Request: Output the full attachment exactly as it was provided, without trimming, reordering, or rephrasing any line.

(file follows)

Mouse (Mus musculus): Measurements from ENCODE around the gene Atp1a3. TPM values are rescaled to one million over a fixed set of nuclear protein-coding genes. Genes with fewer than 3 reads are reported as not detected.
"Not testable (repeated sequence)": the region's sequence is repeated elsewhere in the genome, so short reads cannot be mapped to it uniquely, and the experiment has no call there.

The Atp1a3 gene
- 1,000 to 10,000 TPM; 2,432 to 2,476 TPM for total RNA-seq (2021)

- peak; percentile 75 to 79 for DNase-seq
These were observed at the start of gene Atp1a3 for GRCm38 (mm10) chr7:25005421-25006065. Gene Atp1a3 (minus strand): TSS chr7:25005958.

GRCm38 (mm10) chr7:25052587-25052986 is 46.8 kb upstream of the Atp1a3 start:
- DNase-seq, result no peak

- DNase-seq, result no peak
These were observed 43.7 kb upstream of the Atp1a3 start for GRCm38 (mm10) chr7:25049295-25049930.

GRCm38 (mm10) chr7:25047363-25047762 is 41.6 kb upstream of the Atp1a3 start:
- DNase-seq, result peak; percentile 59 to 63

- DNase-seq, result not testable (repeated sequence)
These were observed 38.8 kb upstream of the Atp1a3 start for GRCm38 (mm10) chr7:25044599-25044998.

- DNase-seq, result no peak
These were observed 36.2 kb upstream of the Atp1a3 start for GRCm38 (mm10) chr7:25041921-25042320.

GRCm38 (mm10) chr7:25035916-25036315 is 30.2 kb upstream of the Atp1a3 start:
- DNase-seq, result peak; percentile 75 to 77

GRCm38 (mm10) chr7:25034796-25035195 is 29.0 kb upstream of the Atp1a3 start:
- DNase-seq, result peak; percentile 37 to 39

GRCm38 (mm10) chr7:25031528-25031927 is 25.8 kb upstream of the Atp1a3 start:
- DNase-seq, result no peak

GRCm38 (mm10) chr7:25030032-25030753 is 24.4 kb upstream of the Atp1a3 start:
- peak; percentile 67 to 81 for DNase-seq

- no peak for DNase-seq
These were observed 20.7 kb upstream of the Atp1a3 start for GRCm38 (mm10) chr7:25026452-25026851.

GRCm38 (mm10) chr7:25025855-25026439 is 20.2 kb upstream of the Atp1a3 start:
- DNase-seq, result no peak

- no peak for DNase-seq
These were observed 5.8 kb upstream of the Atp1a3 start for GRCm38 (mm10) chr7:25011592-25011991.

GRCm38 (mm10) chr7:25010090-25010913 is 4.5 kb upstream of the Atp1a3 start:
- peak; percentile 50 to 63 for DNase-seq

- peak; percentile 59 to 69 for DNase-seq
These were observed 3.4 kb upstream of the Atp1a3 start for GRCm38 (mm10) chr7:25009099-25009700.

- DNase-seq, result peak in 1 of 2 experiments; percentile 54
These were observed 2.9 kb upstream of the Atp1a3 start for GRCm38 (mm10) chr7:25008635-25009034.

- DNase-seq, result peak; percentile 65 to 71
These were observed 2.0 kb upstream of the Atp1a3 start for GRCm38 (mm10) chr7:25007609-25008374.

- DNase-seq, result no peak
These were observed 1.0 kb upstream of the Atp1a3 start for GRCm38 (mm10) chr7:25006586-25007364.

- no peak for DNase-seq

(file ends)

Mouse (Mus musculus): Measurements from ENCODE around the gene Atp1a3. TPM values are rescaled to one million over a fixed set of nuclear protein-coding genes. Genes with fewer than 3 reads are reported as not detected.
"Not testable (repeated sequence)": the region's sequence is repeated elsewhere in the genome, so short reads cannot be mapped to it uniquely, and the experiment has no call there.

The Atp1a3 gene
- 1,000 to 10,000 TPM; 2,432 to 2,476 TPM for total RNA-seq (2021)

- peak; percentile 75 to 79 for DNase-seq
These were observed at the start of gene Atp1a3 for GRCm38 (mm10) chr7:25005421-25006065. Gene Atp1a3 (minus strand): TSS chr7:25005958.

GRCm38 (mm10) chr7:25052587-25052986 is 46.8 kb upstream of the Atp1a3 start:
- DNase-seq, result no peak

- DNase-seq, result no peak
These were observed 43.7 kb upstream of the Atp1a3 start for GRCm38 (mm10) chr7:25049295-25049930.

GRCm38 (mm10) chr7:25047363-25047762 is 41.6 kb upstream of the Atp1a3 start:
- DNase-seq, result peak; percentile 59 to 63

- DNase-seq, result not testable (repeated sequence)
These were observed 38.8 kb upstream of the Atp1a3 start for GRCm38 (mm10) chr7:25044599-25044998.

- DNase-seq, result no peak
These were observed 36.2 kb upstream of the Atp1a3 start for GRCm38 (mm10) chr7:25041921-25042320.

GRCm38 (mm10) chr7:25035916-25036315 is 30.2 kb upstream of the Atp1a3 start:
- DNase-seq, result peak; percentile 75 to 77

GRCm38 (mm10) chr7:25034796-25035195 is 29.0 kb upstream of the Atp1a3 start:
- DNase-seq, result peak; percentile 37 to 39

GRCm38 (mm10) chr7:25031528-25031927 is 25.8 kb upstream of the Atp1a3 start:
- DNase-seq, result no peak

GRCm38 (mm10) chr7:25030032-25030753 is 24.4 kb upstream of the Atp1a3 start:
- peak; percentile 67 to 81 for DNase-seq

- no peak for DNase-seq
These were observed 20.7 kb upstream of the Atp1a3 start for GRCm38 (mm10) chr7:25026452-25026851.

GRCm38 (mm10) chr7:25025855-25026439 is 20.2 kb upstream of the Atp1a3 start:
- DNase-seq, result no peak

- no peak for DNase-seq
These were observed 5.8 kb upstream of the Atp1a3 start for GRCm38 (mm10) chr7:25011592-25011991.

GRCm38 (mm10) chr7:25010090-25010913 is 4.5 kb upstream of the Atp1a3 start:
- peak; percentile 50 to 63 for DNase-seq

- peak; percentile 59 to 69 for DNase-seq
These were observed 3.4 kb upstream of the Atp1a3 start for GRCm38 (mm10) chr7:25009099-25009700.

- DNase-seq, result peak in 1 of 2 experiments; percentile 54
These were observed 2.9 kb upstream of the Atp1a3 start for GRCm38 (mm10) chr7:25008635-25009034.

- DNase-seq, result peak; percentile 65 to 71
These were observed 2.0 kb upstream of the Atp1a3 start for GRCm38 (mm10) chr7:25007609-25008374.

- DNase-seq, result no peak
These were observed 1.0 kb upstream of the Atp1a3 start for GRCm38 (mm10) chr7:25006586-25007364.

- no peak for DNase-seq